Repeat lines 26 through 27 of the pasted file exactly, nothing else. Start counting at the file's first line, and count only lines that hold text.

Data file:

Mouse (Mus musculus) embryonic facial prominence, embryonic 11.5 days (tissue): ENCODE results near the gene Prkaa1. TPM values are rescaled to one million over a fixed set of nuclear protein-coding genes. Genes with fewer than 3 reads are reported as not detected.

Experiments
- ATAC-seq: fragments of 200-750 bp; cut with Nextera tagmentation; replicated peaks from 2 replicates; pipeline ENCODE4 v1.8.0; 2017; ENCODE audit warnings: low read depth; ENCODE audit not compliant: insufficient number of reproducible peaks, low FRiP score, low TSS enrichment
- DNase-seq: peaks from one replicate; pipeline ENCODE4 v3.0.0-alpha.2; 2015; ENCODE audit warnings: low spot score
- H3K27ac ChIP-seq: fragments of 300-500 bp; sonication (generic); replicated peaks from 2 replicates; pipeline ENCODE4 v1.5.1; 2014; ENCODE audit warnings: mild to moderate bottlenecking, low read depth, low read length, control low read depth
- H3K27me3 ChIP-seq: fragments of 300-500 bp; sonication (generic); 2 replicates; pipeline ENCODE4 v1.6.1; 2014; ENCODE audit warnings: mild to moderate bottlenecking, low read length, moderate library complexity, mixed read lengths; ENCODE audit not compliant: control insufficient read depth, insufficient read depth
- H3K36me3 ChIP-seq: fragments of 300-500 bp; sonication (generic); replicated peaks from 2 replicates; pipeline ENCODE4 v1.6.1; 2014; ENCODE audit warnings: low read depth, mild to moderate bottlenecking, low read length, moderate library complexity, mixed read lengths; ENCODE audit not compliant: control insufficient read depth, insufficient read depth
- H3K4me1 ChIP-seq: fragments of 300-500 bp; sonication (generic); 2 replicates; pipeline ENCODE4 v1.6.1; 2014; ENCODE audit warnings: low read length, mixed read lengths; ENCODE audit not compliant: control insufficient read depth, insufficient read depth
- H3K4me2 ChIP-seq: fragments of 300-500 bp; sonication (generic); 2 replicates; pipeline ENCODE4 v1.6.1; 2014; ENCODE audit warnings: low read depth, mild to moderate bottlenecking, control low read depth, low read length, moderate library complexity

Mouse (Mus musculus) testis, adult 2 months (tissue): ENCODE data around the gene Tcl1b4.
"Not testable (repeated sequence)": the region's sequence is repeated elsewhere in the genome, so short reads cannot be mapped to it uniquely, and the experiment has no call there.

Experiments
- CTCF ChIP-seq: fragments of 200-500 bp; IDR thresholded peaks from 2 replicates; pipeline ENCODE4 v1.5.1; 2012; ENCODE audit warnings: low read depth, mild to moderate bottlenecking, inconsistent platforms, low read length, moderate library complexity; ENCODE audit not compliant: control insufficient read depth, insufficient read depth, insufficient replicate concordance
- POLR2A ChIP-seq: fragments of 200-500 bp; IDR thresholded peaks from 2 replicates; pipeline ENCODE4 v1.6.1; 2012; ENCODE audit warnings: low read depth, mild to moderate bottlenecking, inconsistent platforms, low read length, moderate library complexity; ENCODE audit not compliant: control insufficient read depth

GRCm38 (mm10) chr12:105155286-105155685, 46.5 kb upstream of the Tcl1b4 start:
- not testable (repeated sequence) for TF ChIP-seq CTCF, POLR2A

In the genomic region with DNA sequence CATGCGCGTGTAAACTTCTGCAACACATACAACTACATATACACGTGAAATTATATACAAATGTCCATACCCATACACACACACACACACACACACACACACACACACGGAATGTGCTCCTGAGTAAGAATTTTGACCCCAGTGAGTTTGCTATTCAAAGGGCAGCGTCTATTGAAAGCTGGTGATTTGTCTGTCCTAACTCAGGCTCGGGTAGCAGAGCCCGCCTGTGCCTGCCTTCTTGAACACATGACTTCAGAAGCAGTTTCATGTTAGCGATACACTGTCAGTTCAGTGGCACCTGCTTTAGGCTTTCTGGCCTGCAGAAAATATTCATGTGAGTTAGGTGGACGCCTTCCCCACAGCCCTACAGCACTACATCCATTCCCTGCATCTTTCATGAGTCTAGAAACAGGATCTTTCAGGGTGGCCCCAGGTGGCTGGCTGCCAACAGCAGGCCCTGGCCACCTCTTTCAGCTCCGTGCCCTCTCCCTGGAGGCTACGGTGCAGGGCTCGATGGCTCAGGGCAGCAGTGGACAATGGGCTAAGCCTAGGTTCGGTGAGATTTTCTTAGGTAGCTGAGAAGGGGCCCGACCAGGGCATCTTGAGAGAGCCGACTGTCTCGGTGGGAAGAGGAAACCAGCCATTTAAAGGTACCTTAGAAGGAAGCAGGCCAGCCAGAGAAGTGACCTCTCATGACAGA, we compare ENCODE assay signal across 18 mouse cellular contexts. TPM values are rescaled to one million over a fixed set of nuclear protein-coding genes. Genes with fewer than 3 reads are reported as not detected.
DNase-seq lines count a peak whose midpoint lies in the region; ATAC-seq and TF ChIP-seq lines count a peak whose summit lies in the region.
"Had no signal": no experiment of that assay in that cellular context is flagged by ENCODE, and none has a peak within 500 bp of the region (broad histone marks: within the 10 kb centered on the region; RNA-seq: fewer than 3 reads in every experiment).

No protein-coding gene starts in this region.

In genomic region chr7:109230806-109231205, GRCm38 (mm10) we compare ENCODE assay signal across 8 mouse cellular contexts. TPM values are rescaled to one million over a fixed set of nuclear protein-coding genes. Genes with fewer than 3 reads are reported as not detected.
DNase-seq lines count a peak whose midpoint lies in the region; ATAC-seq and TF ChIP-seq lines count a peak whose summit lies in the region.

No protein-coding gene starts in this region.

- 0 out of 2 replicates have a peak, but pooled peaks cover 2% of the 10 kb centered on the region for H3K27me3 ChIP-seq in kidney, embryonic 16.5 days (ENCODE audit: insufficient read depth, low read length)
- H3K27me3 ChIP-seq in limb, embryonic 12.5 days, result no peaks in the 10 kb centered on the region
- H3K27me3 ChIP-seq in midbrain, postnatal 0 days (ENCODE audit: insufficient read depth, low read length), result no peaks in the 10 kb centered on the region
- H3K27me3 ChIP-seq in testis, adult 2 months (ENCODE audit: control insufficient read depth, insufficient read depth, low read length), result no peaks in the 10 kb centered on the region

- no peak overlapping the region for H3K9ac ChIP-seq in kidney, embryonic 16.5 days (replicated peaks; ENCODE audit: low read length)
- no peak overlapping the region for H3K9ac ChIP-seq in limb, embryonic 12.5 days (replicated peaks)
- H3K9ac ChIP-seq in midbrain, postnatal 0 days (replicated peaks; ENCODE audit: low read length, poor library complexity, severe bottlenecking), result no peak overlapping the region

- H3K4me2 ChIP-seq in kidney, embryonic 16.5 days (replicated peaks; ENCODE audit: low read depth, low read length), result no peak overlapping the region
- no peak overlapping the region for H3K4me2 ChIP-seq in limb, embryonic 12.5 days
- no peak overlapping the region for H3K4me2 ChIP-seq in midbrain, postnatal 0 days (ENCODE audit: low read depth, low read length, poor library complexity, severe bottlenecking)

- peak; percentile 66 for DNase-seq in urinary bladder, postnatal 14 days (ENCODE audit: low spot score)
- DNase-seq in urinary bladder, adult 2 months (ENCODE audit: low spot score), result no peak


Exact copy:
- H3K27me3 ChIP-seq in midbrain, postnatal 0 days (ENCODE audit: insufficient read depth, low read length), result no peaks in the 10 kb centered on the region
- H3K27me3 ChIP-seq in testis, adult 2 months (ENCODE audit: control insufficient read depth, insufficient read depth, low read length), result no peaks in the 10 kb centered on the region